When you’re in a relationship, is it still okay to be as selfish as you were when you were single or should you really sacrifice some of your happiness for someone else’s?

hc
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Leaving The Honeymoon Phase

The beginning of a relationship is full of smiles, laughs, and eyes for only each other. There are barely any fights and all you want is to be with each other all the time. It’s the honeymoon phase and though I know some people stay in it forever, most of us leave it behind after a year or so.

I think it’s even possible for one person in the relationship to still be in the phase while the other person has left. It probably causes a lot of turmoil, possibly ends relationships. Because at that point you’re wanting different things and it’s hard to make people budge on where they spend their time and how moon-eyed they are about you.

Realizing you’ve left the honeymoon stage is tough, because now there are bigger things to tackle. Now there are fights, now there is real life in front of you. It’s not all rainbows and butterflies anymore. You’ve been together for a while and it’s potentially the real deal. It’s potentially the time you need to contemplate if this is for you or not.

It can be such a pivotal moment but also a time where most of us relax with courting our partners. Where we give way to life and just go with the flow. When I see you, I’ll see you. Apologies for having to cancel. No more surprises. Two minds that became one start to separate.

Leaving the honeymoon phase is probably one of the hardest parts of a relationship, it’s a true test. All you can do is evaluate where you want to be and who you want to be with and make sure your partner is on the same page. The phase will come in and out over time, you just have to make sure you want to stick around for the next honeymoon.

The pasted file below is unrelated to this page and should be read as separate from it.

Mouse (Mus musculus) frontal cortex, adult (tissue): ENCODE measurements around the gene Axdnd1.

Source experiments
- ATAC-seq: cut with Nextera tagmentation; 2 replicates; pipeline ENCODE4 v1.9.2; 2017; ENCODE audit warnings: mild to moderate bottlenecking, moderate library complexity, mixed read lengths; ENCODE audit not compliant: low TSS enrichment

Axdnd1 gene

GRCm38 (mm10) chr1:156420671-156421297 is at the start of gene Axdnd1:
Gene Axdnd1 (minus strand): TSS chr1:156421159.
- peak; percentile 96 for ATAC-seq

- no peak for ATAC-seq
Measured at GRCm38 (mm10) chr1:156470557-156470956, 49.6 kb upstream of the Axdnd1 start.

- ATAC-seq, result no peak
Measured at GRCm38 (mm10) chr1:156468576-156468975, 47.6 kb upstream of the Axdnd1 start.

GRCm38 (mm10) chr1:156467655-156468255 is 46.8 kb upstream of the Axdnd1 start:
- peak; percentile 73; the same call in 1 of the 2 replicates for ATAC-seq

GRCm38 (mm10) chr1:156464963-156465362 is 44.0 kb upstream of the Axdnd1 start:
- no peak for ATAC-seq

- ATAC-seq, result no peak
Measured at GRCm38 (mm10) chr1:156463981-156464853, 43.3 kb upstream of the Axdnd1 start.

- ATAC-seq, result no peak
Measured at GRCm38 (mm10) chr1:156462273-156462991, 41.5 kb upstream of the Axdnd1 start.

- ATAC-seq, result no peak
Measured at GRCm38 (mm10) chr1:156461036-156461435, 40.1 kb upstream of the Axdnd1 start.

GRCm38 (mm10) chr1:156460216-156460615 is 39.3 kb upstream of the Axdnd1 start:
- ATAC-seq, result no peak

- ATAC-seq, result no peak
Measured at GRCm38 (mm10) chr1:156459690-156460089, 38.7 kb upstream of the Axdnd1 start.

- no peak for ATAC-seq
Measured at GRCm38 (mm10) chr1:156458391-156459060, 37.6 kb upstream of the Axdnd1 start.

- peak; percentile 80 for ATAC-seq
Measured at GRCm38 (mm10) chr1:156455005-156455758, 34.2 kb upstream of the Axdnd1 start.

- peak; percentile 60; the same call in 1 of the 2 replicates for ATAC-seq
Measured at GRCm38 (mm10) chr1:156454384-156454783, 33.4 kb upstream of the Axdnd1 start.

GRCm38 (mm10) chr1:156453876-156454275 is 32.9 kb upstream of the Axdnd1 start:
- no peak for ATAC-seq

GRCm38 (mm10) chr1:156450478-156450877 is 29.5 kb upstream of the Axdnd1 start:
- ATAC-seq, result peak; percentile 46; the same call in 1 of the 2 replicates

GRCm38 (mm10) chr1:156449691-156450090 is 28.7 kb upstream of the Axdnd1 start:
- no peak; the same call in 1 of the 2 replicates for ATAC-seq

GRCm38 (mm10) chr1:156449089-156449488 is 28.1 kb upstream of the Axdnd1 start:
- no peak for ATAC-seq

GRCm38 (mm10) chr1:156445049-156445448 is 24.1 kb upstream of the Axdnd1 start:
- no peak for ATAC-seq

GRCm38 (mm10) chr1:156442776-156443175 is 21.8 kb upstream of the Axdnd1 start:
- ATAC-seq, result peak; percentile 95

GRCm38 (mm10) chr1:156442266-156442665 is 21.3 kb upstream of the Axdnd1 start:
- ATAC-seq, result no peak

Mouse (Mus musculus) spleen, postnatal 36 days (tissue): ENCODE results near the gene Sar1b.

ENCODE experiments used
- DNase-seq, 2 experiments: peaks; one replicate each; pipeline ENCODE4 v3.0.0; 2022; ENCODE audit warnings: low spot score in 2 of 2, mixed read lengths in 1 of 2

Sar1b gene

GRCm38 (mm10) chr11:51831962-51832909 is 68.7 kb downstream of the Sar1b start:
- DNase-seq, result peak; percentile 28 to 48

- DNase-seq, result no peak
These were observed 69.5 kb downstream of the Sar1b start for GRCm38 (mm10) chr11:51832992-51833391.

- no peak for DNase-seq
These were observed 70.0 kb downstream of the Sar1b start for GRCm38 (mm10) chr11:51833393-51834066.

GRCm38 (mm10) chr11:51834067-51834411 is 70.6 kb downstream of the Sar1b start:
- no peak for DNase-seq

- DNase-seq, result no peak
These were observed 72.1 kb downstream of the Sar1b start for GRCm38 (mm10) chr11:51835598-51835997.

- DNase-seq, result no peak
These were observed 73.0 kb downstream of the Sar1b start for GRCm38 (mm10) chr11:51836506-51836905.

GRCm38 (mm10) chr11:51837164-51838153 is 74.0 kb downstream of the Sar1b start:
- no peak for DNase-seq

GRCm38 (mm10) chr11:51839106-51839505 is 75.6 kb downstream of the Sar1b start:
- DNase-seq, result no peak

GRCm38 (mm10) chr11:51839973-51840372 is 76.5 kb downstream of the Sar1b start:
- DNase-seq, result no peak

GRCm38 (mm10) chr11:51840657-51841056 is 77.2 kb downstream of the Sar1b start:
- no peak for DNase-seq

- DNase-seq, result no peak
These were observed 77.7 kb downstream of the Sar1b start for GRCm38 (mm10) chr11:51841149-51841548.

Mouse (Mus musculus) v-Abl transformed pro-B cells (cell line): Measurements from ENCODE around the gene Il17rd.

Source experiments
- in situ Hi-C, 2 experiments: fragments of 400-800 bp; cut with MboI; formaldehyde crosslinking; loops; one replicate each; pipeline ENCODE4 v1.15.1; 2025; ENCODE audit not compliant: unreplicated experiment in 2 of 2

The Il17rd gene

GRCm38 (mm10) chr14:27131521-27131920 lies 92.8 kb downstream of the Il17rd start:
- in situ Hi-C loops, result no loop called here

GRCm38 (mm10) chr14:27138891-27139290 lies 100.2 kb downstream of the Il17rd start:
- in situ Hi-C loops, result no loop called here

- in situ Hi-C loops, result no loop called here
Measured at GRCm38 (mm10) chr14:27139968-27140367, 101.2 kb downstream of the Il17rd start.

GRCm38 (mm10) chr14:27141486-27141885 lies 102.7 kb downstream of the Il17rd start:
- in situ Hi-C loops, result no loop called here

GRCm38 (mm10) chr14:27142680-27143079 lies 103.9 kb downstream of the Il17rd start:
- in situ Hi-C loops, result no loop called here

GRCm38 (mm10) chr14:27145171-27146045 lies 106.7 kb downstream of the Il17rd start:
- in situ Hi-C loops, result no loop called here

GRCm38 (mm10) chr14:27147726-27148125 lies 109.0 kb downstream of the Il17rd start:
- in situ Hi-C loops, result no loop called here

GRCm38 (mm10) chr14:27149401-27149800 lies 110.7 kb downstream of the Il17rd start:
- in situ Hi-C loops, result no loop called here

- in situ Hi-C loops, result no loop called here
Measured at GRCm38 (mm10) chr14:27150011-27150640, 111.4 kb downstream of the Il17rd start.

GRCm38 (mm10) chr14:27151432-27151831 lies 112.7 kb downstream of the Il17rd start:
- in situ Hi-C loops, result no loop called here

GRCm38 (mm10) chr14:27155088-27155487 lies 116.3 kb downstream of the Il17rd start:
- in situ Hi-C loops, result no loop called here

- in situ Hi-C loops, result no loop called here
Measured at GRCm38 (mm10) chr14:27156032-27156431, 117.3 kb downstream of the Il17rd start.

hc
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How Do You Know You’re Doing What’s Right?

A lot of the time, I see couples that I never want to end up being like. I can tell they’ve been in it for a while and as time as passed they just grew comfortable enough to never give their relationship up.

And then some of the time, I see couples who got it right. They’re in love and happy 20 years later, they’re with their best friend.

But how do you know what you’re doing is what’s right? Is it just luck that you gave the right person a chance, that you didn’t veer from the course even though you wanted to? I don’t understand how people know if they should stick with something or see what else is out there.

Especially now, in a time where options are everywhere. And it’s not just relationships. It’s jobs, it’s where you live, it’s what dog you adopt, it’s anything that you have choosing power over. How do you know that this job will be the best one you ever have? What if you quit for something that seems like a better opportunity, but actually ends up being a dud?

There are pages and pages of job opportunities. There are states and countries we are free to move to at any time. There are dating apps and social media and a frenzy of people at your finger tips. Something may feel right right now, but how do you commit to something when you don’t know what it will feel like in 6 months, a year, 10 years?

So how do you know what you’re doing right now is what’s right? How do you choose to stick with it when there are endless possibilities in the world?

hc